What's in a Name
Detroit Jewish News (September 17, 2005)
Many rabbis use informal titles as a way to be more accessible.
SHELLI LIEBMAN DORFMAN
While a rabbi once was expected to be seen only in the classroom, the sanctuary or at milestone events, many modern-day spiritual leaders have shed their formal roles, formal clothing and formal titles.
Times have changed from when the rabbi’s role was to teach, guide and answer questions of Halachah (Jewish law) — and little more.
Nowadays, rabbis are taking positions both inside and outside the synagogue, working as educators, with youth groups and in Jewish agencies. Many are becoming more hands-on and available to their communities in new ways — and sometimes doing what once would have been unheard of.
One of the most noticeable changes is in the use of less formal titles.
“I’m an informal guy,” said Rabbi Arnie Sleutelberg, whose formal title is Rabbi Arnie. “A lot of people just call me Arnie. I think people feel closer to me when we’re on a first-name basis.”
He may have been among the first Detroit rabbis to expect such an informal greeting, but now Rabbi Arnie is one of many local rabbis of various denominations who lean toward informality.
For more and more rabbis, the choice of title is just part of the new role they have chosen for themselves.
“I think that the trend to call young rabbis Rabbi Lauren or Rabbi Jon reflects a trend in religious leadership in America across the religious spectrum,” said Rabbi Lauren Berkun, director of lifelong learning at Congregation Shaarey Zedek.
“In churches and synagogues, the goal is to create an intimate and participatory environment where religious leaders are accessible contemporaries of their lay community, rather than formal authorities on a pedestal. It is important for a rabbi to be a Jewish role model and spiritual mentor. Therefore, the title ‘rabbi’ is an important honor that is earned after much training.
“However, I am always happy when I am called Rabbi Lauren because it signals to me that a congregant both respects my training and leadership and also feels comfortable and intimate with me.
“Another popular way we are addressed is simply as ‘Rabbi,’” she said. “As in, ‘Hi, Rabbi, how are you?’ or ‘Rabbi, I have a question for you.’ I also love that greeting. I can’t quite explain why. It feels deeply respectful and informal at the same time.”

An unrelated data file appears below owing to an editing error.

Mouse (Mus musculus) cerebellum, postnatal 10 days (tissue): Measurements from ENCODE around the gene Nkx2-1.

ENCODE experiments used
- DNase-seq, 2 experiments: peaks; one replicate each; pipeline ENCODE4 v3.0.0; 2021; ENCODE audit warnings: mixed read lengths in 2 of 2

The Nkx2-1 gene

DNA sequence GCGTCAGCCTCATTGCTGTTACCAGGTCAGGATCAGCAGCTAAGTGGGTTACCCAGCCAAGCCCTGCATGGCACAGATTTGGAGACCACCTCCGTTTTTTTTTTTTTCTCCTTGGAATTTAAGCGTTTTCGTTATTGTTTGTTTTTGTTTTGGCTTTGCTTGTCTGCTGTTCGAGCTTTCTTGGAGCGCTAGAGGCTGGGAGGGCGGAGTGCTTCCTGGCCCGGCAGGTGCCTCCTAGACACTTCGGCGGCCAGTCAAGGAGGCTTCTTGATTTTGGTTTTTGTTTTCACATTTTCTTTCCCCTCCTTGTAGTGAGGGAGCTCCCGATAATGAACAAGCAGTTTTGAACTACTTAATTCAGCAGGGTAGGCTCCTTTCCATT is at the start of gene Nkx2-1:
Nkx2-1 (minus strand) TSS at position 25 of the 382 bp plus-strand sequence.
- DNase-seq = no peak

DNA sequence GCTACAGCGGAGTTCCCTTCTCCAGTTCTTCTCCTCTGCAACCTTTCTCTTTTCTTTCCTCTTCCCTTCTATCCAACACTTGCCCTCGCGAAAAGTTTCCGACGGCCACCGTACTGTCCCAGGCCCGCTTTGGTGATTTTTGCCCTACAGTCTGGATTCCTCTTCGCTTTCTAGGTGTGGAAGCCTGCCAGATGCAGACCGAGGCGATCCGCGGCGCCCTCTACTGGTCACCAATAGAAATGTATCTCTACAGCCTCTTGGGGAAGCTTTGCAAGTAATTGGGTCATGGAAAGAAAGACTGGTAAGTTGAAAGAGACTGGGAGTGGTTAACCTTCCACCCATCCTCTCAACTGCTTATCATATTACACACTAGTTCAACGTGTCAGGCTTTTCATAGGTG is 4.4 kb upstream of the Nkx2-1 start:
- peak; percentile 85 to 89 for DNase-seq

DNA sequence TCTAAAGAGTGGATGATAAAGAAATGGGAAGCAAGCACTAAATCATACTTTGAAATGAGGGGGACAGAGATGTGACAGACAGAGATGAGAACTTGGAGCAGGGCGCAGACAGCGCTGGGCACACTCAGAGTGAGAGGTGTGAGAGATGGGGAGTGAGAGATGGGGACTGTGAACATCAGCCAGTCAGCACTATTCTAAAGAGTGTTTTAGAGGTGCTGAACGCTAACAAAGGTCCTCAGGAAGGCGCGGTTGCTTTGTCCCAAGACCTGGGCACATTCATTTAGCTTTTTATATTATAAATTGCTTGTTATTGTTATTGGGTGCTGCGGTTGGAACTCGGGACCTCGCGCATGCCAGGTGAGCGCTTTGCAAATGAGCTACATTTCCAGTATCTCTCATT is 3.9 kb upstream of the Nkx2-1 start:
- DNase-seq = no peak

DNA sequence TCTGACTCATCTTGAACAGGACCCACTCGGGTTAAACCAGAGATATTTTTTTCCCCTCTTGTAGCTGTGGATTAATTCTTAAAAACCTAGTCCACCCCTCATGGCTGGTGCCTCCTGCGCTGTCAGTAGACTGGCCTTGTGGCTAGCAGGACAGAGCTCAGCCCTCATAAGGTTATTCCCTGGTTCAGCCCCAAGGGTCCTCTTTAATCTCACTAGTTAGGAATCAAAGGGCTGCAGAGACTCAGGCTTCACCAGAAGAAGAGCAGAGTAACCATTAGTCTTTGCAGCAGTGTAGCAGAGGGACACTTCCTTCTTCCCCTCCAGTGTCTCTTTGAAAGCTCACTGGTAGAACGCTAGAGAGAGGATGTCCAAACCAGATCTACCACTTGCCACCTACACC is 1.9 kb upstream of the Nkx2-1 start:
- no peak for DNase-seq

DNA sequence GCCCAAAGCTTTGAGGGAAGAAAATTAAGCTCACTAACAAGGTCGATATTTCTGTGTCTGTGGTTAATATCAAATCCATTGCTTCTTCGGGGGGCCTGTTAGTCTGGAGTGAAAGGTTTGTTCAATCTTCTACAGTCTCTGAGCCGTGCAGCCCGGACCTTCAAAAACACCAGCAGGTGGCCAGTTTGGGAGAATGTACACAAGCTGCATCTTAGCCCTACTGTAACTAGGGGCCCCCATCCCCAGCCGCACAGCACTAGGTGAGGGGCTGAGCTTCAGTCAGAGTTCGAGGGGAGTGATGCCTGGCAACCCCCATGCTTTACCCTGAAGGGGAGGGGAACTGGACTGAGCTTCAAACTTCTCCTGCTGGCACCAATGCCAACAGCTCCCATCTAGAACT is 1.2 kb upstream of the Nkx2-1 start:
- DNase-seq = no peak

Choosing A Name
“When I came to Temple Israel, everyone called Rabbi [M. Robert] Syme, of blessed memory, Rabbi Syme, so by extension they called me Rabbi Yedwab,” said Rabbi Paul Yedwab.
“I never liked that much, as the real Rabbi Yedwab is my father, Stanley. So I thought of using Rabbi Paul, but that sounded too much like an apostle. Rabbi Josh has a much more Jewish ring to it,” he said of colleague Rabbi Joshua Bennett.
“In Israel, people call me Micha. Most of my friends here just call me Paul, and switch over seamlessly to Rabbi Yedwab when I am officiating at a funeral or other life cycle event in their family’s life.”
For Rabbi Joseph Krakoff, what people call him signifies whether they want him to address them as rabbi or friend. “When a friend calls and says, ‘Rabbi,’ I know by way of what they call me what kind of call it is,” said the Congregation Shaarey Zedek leader, often referred to as Rabbi Joey, which is emblazoned on the black kippah he bought at a recent Rabbinical Assembly convention in Houston.
“The way I introduce myself depends on the context,” said Rabbi Michael Moskowitz of Temple Shir Shalom, who often refers to himself as Michael or Rabbi Mike. “One of the most important things to me, in the rabbinate, is to be approachable.”
Some congregants want a rabbi named Rabbi Moskowitz or Rabbi Schwartz, and that’s fine, too, he said of himself and colleague Rabbi Dannel Schwartz, whose license plate displays his longtime, informal nickname, Rabs.
In the college town of Ann Arbor, where some rabbis prefer to be greeted by only their first names, Rabbi Jason Miller has settled for being called, Rabbi Jason, although some refer to him as just Jason.